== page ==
I strongly believe that assessment should be made in many ways and at different levels. The goal of assessment is to make sure students are progressing with the learning objectives and to tap into how their learning is proceeding. They should not be stressful and it should be clear to students why the assessment technique is being used. I find that having “low-stake” assessment activities help students interact with the content of the course and keep them on track for meeting the learning goals. “High-stake” assignments are also important for tackling higher order learning objectives. For example, a final paper allows the student an opportunity to synthesize information from the course with literature from the field to interpret and discuss important findings. By breaking high-stake assignments up into smaller parts it is possible to make a 15 page report seem less daunting. Additionally, rubrics can be useful tools in making clear the expectations of a given assignment. Some examples can be found below.
The following are some of the assessment techniques I find useful:
Small group activities: These activities provide students opportunities to work with their peers to apply concepts from readings, lectures and previous discussions. Through this process students will teach each other to gain better understanding of the core concepts in microbiology and also apply them to new situations.
Group discussions and Team Based Learning: Guided conversations about readings and lecture material help to clear up questions and misconceptions about a variety of topics in class. Additionally, this allows students to build confidence and skills in speaking in a group and then relaying that information to the class as a whole. In the team-based learning approach, students take a quiz independently and then collectively in a small group. Once they submit their answers, they immediately have access to the correct answers and are given the chance to appeal an answer to a question if they can explain their answer, and think it is better than the answer I provided. This makes students individually responsible for the information that is presented to them, and they are accountable to their group for knowing the information which provides additional motivation to come to class prepared.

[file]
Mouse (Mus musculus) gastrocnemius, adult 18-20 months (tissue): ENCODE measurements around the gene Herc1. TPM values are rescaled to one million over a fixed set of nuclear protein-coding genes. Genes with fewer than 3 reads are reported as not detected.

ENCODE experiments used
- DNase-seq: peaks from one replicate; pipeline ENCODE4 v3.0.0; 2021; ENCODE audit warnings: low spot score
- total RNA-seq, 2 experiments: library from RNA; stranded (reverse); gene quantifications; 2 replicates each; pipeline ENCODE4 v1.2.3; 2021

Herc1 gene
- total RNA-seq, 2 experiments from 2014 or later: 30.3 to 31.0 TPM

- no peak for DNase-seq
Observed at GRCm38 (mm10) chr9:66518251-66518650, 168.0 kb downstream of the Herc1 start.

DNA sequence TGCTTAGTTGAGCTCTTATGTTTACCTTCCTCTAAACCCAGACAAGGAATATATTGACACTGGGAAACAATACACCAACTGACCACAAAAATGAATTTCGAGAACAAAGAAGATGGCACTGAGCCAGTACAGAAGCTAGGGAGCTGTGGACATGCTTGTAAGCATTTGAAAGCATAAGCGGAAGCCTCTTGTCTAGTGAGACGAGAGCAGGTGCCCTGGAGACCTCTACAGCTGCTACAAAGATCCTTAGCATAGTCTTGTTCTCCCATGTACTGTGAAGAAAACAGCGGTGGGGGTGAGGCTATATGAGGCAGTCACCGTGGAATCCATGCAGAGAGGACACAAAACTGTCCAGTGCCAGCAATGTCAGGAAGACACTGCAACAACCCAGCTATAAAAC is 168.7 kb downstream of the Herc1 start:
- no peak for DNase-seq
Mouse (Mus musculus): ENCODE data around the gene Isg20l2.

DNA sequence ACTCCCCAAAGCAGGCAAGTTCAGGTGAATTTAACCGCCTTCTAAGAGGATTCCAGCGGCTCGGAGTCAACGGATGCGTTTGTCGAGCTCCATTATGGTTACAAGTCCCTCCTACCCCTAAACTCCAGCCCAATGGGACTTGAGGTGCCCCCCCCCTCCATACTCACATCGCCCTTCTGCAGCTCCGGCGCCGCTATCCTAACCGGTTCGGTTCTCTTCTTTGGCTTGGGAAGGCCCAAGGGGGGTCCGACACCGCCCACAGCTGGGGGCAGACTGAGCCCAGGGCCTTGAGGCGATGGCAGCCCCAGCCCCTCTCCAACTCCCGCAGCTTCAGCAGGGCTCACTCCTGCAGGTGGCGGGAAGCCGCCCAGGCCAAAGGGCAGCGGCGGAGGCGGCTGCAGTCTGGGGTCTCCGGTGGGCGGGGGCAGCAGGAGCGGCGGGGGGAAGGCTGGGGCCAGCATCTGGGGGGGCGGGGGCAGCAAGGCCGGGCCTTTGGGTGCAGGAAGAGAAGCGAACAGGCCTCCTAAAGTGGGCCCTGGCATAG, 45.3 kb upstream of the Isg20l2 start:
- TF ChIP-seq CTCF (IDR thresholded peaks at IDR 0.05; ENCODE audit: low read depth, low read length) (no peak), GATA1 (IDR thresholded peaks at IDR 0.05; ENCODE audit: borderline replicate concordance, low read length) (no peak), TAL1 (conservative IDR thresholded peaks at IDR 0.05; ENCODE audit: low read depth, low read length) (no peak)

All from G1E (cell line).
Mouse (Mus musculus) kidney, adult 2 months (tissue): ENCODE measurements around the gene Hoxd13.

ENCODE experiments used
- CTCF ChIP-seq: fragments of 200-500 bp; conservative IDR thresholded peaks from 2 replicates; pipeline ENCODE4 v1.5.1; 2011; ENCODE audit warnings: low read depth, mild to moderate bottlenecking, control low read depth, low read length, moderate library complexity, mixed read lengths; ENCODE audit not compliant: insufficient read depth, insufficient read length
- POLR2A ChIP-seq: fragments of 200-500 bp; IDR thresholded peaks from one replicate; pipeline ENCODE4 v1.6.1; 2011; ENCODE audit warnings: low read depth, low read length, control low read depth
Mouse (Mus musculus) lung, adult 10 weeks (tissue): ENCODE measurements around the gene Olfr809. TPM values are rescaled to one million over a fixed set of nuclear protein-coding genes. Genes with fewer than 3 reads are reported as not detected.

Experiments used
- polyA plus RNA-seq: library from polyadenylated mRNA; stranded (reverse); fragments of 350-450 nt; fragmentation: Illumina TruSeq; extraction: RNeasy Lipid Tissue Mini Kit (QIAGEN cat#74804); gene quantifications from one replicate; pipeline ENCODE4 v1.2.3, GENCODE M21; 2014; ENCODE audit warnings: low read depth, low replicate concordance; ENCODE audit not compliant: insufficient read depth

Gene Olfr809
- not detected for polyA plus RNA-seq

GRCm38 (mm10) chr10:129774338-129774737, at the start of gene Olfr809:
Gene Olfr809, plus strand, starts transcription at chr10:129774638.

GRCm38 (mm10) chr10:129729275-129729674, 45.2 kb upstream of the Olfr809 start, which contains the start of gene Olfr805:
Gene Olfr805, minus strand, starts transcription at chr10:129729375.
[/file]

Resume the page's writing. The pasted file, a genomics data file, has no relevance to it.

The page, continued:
Poster project/presentations: Group work can have a bad reputation, but it is the way science is done and it’s important to learn to work in teams. Posters are also a very important method of science communication. Building communication and group dynamic skills will benefit students who plan to continue pursuing scientific research. Additionally it provides an opportunity to interact with primary literature and carry out research to synthesize information from a variety of sources. I also incorporate peer-evaluation and feedback into these projects which helps students think critically about another student’s work.
Final Report: Writing is also very important in science communication and many science courses do not have much focus on writing. Allowing students to pick a topic which fascinates them and then do research, synthesize it and write about it will be good practice. By having students check in at specific point throughout the semester to maintain a timeline I aim to make the writing process as smooth as possible.
Using rubrics for assignments can be very helpful for clarifying both to me and my students what the expectations are for a given assignment. This allows consistent assessment between students. Here are examples of two rubrics I developed, one for class participation which can be a very subjective issue to assess, and a second rubric for a final report.